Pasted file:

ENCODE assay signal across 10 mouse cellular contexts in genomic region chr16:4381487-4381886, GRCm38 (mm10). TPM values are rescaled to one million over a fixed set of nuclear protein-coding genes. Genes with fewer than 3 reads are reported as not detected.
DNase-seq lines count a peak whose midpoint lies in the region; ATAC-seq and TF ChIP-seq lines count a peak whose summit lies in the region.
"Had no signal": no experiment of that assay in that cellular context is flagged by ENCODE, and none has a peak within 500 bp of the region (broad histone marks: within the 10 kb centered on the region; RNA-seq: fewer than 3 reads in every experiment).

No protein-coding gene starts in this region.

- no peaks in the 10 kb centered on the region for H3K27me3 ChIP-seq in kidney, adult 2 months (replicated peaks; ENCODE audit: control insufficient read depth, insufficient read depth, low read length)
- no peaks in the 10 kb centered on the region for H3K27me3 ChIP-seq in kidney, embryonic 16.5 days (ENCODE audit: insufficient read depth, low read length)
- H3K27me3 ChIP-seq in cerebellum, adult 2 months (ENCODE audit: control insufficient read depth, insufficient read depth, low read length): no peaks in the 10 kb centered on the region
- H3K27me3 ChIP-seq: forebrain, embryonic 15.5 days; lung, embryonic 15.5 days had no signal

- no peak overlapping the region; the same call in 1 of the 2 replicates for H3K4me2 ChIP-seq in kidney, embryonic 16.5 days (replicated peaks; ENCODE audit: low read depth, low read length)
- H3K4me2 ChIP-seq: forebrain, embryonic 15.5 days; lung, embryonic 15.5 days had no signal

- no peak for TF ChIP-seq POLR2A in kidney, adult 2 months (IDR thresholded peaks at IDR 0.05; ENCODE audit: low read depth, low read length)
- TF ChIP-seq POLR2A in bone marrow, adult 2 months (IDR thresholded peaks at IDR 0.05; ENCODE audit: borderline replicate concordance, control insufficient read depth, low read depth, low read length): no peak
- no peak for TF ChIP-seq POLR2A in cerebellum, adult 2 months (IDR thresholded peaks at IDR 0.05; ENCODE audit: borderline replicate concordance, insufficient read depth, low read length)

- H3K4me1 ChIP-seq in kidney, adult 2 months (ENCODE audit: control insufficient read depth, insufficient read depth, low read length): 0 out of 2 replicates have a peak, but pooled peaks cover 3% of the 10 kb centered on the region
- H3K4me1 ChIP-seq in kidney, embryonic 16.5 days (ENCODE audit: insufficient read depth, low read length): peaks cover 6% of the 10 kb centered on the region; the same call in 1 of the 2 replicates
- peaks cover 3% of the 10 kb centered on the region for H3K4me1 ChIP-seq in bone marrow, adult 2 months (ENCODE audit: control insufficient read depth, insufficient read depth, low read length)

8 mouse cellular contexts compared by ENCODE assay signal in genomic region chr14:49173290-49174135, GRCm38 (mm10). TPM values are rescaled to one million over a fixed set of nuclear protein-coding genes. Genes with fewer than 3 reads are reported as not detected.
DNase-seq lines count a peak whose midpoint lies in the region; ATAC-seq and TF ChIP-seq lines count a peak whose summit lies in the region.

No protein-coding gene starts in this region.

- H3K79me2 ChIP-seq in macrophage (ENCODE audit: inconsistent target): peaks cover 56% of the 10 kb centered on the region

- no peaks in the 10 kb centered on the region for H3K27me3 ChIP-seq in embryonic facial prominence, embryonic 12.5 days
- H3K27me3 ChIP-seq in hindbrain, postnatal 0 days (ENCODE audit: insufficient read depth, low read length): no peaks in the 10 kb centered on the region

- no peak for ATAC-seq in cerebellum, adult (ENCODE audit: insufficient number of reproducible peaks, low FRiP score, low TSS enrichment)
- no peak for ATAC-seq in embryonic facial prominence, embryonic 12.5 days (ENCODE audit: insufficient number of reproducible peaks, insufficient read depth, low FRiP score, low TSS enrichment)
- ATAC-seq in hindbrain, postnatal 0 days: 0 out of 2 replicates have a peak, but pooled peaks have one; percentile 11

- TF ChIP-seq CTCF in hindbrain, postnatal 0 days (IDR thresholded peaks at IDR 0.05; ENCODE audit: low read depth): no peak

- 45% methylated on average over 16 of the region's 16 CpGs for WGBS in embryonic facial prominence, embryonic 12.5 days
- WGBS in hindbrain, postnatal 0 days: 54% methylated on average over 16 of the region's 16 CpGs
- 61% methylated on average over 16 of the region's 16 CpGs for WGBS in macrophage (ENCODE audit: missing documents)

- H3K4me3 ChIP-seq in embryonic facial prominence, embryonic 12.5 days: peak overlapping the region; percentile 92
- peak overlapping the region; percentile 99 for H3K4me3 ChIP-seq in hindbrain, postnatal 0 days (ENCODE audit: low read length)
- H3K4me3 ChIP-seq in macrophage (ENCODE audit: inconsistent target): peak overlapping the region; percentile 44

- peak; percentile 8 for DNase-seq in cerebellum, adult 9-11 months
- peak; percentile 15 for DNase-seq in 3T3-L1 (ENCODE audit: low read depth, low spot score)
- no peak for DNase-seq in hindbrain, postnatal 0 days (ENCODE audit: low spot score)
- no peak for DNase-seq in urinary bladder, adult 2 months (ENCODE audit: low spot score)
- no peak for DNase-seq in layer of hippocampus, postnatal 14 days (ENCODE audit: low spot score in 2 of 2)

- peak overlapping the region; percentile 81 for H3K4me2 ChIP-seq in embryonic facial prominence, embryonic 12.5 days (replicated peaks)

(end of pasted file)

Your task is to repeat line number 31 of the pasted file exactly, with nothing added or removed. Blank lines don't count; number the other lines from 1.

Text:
- peak overlapping the region; percentile 99 for H3K4me3 ChIP-seq in hindbrain, postnatal 0 days (ENCODE audit: low read length)